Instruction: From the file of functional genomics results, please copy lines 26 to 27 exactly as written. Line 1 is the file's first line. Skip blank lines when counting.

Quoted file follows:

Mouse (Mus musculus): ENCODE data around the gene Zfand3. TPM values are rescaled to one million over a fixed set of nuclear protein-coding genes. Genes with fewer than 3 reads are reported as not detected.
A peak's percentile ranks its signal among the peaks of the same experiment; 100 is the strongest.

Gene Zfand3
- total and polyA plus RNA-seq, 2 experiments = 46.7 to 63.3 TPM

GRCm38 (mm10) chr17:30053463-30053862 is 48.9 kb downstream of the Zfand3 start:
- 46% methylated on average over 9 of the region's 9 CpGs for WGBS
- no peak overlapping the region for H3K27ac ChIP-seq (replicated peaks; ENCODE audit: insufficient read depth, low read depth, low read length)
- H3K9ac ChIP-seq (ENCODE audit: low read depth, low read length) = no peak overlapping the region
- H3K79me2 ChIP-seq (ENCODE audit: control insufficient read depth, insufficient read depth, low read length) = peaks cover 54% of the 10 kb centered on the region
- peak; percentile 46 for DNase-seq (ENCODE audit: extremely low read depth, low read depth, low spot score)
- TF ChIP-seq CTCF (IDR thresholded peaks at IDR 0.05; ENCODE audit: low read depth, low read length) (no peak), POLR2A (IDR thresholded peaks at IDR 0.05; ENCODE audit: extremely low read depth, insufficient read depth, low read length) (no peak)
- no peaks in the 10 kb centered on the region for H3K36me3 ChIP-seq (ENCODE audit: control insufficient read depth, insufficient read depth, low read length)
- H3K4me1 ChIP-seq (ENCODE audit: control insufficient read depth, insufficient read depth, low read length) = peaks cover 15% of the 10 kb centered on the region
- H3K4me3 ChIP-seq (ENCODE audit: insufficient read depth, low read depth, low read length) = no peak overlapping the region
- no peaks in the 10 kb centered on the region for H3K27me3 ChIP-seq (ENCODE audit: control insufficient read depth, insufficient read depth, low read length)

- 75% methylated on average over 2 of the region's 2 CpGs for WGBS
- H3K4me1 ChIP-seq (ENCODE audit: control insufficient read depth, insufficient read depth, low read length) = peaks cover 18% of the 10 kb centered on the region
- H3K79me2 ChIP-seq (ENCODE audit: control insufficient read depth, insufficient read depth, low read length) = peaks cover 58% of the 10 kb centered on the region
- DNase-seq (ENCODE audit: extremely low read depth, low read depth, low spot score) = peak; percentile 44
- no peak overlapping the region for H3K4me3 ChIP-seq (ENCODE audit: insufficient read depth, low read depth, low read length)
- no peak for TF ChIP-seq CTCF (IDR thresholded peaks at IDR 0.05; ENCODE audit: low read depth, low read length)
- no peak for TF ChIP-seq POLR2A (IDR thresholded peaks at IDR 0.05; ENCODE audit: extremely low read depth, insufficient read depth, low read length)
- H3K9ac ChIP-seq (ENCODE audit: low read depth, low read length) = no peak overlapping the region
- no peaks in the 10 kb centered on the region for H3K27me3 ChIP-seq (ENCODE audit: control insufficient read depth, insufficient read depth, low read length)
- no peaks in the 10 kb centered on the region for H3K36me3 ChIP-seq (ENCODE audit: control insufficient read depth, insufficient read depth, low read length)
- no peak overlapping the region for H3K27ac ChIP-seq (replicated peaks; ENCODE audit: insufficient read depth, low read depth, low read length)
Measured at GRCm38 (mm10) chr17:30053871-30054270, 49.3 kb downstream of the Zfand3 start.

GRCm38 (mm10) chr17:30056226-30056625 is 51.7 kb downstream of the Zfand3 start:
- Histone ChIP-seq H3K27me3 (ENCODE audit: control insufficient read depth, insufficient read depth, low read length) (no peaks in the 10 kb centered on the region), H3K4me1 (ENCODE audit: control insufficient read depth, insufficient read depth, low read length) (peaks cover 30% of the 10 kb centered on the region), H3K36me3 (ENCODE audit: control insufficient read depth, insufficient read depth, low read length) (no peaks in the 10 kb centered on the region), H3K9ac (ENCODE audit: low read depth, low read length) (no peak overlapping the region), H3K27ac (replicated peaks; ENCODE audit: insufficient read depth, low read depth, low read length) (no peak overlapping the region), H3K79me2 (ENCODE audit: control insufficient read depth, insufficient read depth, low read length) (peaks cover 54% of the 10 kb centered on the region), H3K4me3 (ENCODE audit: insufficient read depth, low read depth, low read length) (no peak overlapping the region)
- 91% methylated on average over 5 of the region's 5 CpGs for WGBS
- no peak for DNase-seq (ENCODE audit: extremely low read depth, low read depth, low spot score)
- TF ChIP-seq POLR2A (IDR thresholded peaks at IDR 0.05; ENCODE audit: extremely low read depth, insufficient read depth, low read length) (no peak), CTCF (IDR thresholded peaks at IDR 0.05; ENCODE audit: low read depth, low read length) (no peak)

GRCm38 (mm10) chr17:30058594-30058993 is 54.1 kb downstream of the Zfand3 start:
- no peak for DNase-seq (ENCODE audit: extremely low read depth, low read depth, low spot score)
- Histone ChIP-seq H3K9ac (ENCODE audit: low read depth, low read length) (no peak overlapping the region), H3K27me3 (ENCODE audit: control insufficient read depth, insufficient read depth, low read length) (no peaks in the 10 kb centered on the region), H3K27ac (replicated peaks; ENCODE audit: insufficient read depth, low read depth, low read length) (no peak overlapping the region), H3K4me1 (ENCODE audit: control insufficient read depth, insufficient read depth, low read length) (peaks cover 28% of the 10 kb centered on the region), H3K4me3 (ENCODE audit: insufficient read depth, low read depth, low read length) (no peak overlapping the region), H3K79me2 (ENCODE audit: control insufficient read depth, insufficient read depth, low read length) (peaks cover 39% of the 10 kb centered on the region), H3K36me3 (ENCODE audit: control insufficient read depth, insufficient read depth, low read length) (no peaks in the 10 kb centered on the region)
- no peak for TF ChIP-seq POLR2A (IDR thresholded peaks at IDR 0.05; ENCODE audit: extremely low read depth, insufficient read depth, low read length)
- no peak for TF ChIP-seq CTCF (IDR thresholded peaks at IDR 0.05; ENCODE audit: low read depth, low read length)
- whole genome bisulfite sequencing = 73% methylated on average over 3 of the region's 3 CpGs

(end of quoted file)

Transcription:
- no peak overlapping the region for H3K27ac ChIP-seq (replicated peaks; ENCODE audit: insufficient read depth, low read depth, low read length)
Measured at GRCm38 (mm10) chr17:30053871-30054270, 49.3 kb downstream of the Zfand3 start.